by Kenneth Dewhurst, 169 pp, £9, Oxford, England, Sandford Publications, 1982.
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This is a delightful book that should probably appeal to almost all physicians, many people interested in psychiatry and psychology, and, very likely, many lay people who would be interested in the evolution of modern psychiatric or neurological philosophies. This is far more than a monograph simply praising Hughlings Jackson but is a scholarly assessment of Jackson's contributions to modern psychiatry, as well as neurology.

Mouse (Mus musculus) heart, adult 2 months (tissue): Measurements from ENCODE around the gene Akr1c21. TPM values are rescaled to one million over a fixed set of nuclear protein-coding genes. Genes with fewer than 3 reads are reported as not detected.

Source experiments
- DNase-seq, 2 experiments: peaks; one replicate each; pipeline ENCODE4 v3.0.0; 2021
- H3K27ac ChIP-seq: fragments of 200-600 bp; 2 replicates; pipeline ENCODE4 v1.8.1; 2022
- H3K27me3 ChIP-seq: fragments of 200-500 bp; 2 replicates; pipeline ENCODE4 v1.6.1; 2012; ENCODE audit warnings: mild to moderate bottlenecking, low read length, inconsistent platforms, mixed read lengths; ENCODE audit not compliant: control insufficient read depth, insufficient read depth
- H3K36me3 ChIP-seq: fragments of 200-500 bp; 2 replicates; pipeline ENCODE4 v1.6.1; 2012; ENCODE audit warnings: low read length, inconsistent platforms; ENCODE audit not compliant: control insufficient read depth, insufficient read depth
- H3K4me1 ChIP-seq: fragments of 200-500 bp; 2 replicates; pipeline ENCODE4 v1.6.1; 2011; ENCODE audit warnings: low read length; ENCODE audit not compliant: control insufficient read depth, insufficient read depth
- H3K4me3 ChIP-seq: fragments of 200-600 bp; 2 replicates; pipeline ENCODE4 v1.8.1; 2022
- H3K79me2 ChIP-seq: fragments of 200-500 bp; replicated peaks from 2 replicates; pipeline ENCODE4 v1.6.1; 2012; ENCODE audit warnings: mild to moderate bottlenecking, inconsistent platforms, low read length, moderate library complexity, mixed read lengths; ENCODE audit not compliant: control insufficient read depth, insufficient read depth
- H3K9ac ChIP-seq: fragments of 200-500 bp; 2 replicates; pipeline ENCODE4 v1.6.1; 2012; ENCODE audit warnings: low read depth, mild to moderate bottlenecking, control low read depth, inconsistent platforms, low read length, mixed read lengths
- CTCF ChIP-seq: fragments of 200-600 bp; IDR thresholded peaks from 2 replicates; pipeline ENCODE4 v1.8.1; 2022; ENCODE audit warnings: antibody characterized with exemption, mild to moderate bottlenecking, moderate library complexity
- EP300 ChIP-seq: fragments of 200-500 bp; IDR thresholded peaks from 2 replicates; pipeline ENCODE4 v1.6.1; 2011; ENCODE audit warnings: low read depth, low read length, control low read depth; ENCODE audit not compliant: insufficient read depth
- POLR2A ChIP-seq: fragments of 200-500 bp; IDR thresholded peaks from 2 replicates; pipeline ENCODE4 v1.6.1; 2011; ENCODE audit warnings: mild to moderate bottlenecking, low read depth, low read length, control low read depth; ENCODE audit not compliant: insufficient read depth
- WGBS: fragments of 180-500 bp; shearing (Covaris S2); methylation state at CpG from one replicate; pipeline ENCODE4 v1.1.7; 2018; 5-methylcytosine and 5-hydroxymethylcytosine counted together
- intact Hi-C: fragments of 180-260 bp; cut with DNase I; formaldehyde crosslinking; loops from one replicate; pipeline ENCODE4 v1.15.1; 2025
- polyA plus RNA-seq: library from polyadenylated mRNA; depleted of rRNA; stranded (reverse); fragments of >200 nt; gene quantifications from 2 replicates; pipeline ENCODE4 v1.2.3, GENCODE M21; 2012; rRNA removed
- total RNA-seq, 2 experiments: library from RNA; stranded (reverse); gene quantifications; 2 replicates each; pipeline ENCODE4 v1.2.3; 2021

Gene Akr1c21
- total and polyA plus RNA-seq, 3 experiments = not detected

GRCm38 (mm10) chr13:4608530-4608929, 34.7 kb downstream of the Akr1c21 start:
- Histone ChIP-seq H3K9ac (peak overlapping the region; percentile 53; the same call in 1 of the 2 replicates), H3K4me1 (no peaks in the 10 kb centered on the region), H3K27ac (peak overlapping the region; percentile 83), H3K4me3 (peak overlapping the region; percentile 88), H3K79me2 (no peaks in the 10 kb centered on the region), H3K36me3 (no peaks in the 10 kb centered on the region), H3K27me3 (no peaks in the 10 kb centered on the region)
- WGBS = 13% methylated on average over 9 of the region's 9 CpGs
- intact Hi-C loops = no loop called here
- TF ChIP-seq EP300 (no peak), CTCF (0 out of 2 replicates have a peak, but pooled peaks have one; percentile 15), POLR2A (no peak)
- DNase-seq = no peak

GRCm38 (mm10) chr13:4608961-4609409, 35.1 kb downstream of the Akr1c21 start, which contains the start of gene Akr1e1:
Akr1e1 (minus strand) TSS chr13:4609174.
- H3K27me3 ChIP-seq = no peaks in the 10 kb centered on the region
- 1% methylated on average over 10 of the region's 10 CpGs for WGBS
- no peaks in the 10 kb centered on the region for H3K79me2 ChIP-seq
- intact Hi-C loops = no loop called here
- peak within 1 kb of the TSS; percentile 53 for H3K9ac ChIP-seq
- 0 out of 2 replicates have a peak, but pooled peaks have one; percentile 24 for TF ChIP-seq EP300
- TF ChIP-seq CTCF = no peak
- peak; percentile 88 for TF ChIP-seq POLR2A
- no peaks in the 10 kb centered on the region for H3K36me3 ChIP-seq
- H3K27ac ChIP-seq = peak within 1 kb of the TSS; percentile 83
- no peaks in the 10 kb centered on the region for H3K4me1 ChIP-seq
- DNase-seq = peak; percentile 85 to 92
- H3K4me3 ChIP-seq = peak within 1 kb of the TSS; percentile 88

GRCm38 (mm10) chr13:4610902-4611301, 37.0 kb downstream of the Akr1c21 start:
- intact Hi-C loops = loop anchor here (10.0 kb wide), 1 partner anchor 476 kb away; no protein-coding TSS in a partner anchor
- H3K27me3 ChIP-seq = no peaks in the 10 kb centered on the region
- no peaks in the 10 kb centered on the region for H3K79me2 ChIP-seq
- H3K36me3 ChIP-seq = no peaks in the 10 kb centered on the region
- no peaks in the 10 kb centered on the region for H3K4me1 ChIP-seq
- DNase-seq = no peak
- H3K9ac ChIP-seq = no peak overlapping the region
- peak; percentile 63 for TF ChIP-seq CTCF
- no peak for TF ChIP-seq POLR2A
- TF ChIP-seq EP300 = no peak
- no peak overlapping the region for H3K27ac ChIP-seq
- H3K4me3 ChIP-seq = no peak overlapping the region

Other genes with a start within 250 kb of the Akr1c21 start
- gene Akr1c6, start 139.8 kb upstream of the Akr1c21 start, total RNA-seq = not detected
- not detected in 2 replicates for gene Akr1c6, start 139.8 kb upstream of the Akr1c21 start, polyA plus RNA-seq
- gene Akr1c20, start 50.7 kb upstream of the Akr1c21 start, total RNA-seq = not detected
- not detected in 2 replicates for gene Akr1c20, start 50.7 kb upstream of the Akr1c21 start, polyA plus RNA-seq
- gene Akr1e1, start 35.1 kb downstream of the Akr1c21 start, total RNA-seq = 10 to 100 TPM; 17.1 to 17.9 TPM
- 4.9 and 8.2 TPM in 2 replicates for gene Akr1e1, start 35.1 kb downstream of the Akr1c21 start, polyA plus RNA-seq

Having had the opportunity to review Epilepsy and Psychiatry by Reynolds and Trimble in The Journal last year, I enjoyed the comparison of the styles of the two contemporary giants, Jackson and Gowers.
In this delightful book, there are dozens of lively descriptions of the interchanges between Jackson and the other authorities in psychiatry and neurology of his era, including Laycock, Horsley, and brilliant followers such as Kinnier Wilson.
At the end of this book, one is impressed more than ever at both the remarkable
Riley TL. Hughlings Jackson on Psychiatry. JAMA. 1983;249(22):3099-3100. doi:10.1001/jama.1983.03330460071043